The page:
The US Federal Trade Commission is investigating Facebook (NASDAQ: FB) following the social media platform’s scandals over personal information.
Facebook has been in the spotlight over the past couple of weeks after revelations that Cambridge Analytica received data on the site’s users without giving explicit consent to sharing.
Tom Pahl, acting director of the FTC’s bureau of consumer protection, said in a statement: “The FTC takes very seriously recent press reports raising substantial concerns about the privacy practices of Facebook.”
The tech giant’s deputy chief privacy officer, Rob Sherman, said: “We remain strongly committed to protecting people’s information. We appreciate the opportunity to answer questions the FTC may have.”
The FTC is looking into whether the tech giant violated a 2011 consent decree with the FTC. If the decree was violated, Facebook could face fines worth up to trillions of dollars.
“This is what Facebook was doing 10 years ago that people objected to, what the FTC should have stopped in 2011,” saidMarc Rotenberg, executive director of the Electronic Privacy Information Center. “It makes zero sense that when a person downloads their apps, they have the ability to transfer the data of their friends.”
Facebook is also under fire over questions of whether the group collected years of contact names, telephone numbers, call lengths and information about text messages from Android users. The company have said that these were collected from those that gave explicit consent and information was uploaded onto secure servers.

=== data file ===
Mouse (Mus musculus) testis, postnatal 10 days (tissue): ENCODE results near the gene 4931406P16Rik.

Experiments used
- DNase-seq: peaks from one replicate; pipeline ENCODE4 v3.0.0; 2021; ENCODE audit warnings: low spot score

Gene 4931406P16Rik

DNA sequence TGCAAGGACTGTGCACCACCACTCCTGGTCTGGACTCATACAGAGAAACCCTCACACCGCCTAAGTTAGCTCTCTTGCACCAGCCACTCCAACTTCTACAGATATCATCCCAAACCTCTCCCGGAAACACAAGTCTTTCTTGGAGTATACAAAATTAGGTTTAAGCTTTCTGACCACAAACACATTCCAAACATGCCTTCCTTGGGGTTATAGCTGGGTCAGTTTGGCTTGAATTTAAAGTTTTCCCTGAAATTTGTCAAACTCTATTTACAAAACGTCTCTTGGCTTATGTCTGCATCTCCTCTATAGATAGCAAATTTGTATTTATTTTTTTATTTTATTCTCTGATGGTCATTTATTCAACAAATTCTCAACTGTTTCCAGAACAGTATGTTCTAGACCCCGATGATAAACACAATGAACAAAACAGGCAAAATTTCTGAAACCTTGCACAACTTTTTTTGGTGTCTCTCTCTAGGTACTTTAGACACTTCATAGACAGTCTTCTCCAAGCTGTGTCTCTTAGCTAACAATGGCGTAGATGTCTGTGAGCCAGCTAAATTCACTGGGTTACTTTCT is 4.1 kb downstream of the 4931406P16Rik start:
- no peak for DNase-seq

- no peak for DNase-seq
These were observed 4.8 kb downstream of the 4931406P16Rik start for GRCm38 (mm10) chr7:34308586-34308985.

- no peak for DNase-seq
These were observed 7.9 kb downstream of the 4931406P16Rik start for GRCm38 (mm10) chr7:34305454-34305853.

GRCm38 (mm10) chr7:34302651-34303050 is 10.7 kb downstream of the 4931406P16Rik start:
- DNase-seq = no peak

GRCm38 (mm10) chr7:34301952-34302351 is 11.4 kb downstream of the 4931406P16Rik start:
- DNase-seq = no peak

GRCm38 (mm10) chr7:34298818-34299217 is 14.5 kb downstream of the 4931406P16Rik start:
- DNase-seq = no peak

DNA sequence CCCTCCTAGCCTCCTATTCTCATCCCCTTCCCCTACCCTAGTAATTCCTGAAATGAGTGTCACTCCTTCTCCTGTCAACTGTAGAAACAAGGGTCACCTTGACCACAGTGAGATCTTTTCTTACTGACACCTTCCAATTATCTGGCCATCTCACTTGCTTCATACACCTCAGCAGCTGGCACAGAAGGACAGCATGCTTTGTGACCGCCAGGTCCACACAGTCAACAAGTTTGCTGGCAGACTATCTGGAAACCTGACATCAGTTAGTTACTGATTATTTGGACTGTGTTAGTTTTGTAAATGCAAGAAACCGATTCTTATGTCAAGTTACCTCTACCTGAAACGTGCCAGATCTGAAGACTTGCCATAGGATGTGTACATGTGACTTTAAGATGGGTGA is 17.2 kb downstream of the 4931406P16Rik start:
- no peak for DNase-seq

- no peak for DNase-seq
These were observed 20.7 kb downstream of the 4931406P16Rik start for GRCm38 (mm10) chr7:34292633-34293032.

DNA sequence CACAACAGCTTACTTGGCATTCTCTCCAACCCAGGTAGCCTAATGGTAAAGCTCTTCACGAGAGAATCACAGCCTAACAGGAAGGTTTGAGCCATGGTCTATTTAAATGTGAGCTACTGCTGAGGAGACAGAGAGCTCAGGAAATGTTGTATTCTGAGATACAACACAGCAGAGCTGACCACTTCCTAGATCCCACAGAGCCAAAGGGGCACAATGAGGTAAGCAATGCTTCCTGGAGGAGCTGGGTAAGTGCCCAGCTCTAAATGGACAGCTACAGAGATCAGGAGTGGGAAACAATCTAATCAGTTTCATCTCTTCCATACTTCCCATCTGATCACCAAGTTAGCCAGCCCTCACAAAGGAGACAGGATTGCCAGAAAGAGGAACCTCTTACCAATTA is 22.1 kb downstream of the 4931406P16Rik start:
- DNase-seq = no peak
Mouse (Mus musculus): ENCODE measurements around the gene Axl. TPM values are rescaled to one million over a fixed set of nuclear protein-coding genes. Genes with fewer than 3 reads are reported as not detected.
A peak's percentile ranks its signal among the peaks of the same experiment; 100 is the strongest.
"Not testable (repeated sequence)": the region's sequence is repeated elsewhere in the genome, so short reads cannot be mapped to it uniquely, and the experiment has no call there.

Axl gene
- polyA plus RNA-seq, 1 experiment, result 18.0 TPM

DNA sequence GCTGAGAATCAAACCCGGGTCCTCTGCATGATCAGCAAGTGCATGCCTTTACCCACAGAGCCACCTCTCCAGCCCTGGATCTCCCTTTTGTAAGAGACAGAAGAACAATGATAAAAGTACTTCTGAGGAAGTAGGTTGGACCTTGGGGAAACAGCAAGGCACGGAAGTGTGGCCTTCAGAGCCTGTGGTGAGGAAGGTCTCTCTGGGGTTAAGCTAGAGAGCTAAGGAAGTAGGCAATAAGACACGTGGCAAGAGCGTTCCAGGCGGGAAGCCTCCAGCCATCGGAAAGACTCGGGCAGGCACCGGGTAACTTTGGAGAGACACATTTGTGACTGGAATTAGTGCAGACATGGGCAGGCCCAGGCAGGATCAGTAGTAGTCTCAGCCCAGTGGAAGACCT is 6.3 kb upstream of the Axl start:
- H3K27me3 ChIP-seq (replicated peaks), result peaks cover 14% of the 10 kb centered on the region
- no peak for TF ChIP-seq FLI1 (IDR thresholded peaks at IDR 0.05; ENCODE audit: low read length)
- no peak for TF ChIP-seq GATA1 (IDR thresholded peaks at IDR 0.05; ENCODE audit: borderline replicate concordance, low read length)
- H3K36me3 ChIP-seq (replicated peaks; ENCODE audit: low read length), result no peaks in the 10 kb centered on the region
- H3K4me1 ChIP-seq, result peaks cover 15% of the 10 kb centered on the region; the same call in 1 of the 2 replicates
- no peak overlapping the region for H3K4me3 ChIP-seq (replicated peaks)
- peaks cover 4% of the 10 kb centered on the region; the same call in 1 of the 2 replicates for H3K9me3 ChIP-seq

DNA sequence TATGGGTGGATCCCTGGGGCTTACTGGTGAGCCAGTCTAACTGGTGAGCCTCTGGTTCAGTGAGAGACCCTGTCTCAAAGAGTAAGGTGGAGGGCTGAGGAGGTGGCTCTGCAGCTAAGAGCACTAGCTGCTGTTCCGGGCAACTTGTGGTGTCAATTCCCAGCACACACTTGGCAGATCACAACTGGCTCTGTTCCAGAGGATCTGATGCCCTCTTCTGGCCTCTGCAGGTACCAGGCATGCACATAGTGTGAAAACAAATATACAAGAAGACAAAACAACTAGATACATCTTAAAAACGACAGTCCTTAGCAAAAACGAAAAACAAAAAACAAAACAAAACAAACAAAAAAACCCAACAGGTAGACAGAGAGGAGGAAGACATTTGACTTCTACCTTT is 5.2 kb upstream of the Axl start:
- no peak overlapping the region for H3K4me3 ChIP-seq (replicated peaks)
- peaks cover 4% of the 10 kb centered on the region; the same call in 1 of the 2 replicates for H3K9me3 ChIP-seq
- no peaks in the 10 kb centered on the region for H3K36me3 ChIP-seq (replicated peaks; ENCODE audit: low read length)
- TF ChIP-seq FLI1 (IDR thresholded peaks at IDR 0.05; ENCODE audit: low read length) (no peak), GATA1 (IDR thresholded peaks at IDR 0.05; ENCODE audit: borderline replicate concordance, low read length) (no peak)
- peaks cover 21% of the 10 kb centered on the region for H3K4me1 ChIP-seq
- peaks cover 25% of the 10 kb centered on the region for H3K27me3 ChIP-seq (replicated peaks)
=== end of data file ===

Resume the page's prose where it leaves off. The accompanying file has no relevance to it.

“The FTC went in investigating A, then discovered B, C, D, E, F and G. The same thing is going to happen here. They’re going to go in under the consent decree logic, and then they’re going to find other wrongdoing,” said Chris Hoofnagle, faculty director of the Berkeley Center for Law and Technology.
The group has said that the information was not sold or shared with outside apps but was used “to improve people’s experience across Facebook” by helping to connect with others.
The value in the group has plummetted since the revelations and stock slid as much as six percent following investigations by the FTC.